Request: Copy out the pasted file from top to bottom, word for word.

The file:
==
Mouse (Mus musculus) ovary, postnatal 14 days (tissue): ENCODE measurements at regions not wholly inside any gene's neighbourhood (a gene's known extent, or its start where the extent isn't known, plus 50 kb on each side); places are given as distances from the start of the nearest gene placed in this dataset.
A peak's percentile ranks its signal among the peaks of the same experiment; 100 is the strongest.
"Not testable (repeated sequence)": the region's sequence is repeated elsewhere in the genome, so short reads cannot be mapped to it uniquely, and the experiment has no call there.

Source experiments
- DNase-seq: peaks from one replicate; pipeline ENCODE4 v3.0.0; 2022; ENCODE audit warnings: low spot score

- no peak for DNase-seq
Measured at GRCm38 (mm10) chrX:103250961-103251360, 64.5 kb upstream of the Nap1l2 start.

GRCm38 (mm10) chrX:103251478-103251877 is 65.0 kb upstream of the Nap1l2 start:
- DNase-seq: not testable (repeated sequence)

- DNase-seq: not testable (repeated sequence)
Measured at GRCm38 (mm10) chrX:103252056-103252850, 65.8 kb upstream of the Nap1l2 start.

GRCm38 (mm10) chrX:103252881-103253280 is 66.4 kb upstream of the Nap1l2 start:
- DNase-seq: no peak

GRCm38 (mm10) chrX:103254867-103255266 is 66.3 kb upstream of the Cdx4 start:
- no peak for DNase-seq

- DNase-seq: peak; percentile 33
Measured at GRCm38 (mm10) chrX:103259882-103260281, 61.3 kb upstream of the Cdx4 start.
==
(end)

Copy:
Mouse (Mus musculus) ovary, postnatal 14 days (tissue): ENCODE measurements at regions not wholly inside any gene's neighbourhood (a gene's known extent, or its start where the extent isn't known, plus 50 kb on each side); places are given as distances from the start of the nearest gene placed in this dataset.
A peak's percentile ranks its signal among the peaks of the same experiment; 100 is the strongest.
"Not testable (repeated sequence)": the region's sequence is repeated elsewhere in the genome, so short reads cannot be mapped to it uniquely, and the experiment has no call there.

Source experiments
- DNase-seq: peaks from one replicate; pipeline ENCODE4 v3.0.0; 2022; ENCODE audit warnings: low spot score

- no peak for DNase-seq
Measured at GRCm38 (mm10) chrX:103250961-103251360, 64.5 kb upstream of the Nap1l2 start.

GRCm38 (mm10) chrX:103251478-103251877 is 65.0 kb upstream of the Nap1l2 start:
- DNase-seq: not testable (repeated sequence)

- DNase-seq: not testable (repeated sequence)
Measured at GRCm38 (mm10) chrX:103252056-103252850, 65.8 kb upstream of the Nap1l2 start.

GRCm38 (mm10) chrX:103252881-103253280 is 66.4 kb upstream of the Nap1l2 start:
- DNase-seq: no peak

GRCm38 (mm10) chrX:103254867-103255266 is 66.3 kb upstream of the Cdx4 start:
- no peak for DNase-seq

- DNase-seq: peak; percentile 33
Measured at GRCm38 (mm10) chrX:103259882-103260281, 61.3 kb upstream of the Cdx4 start.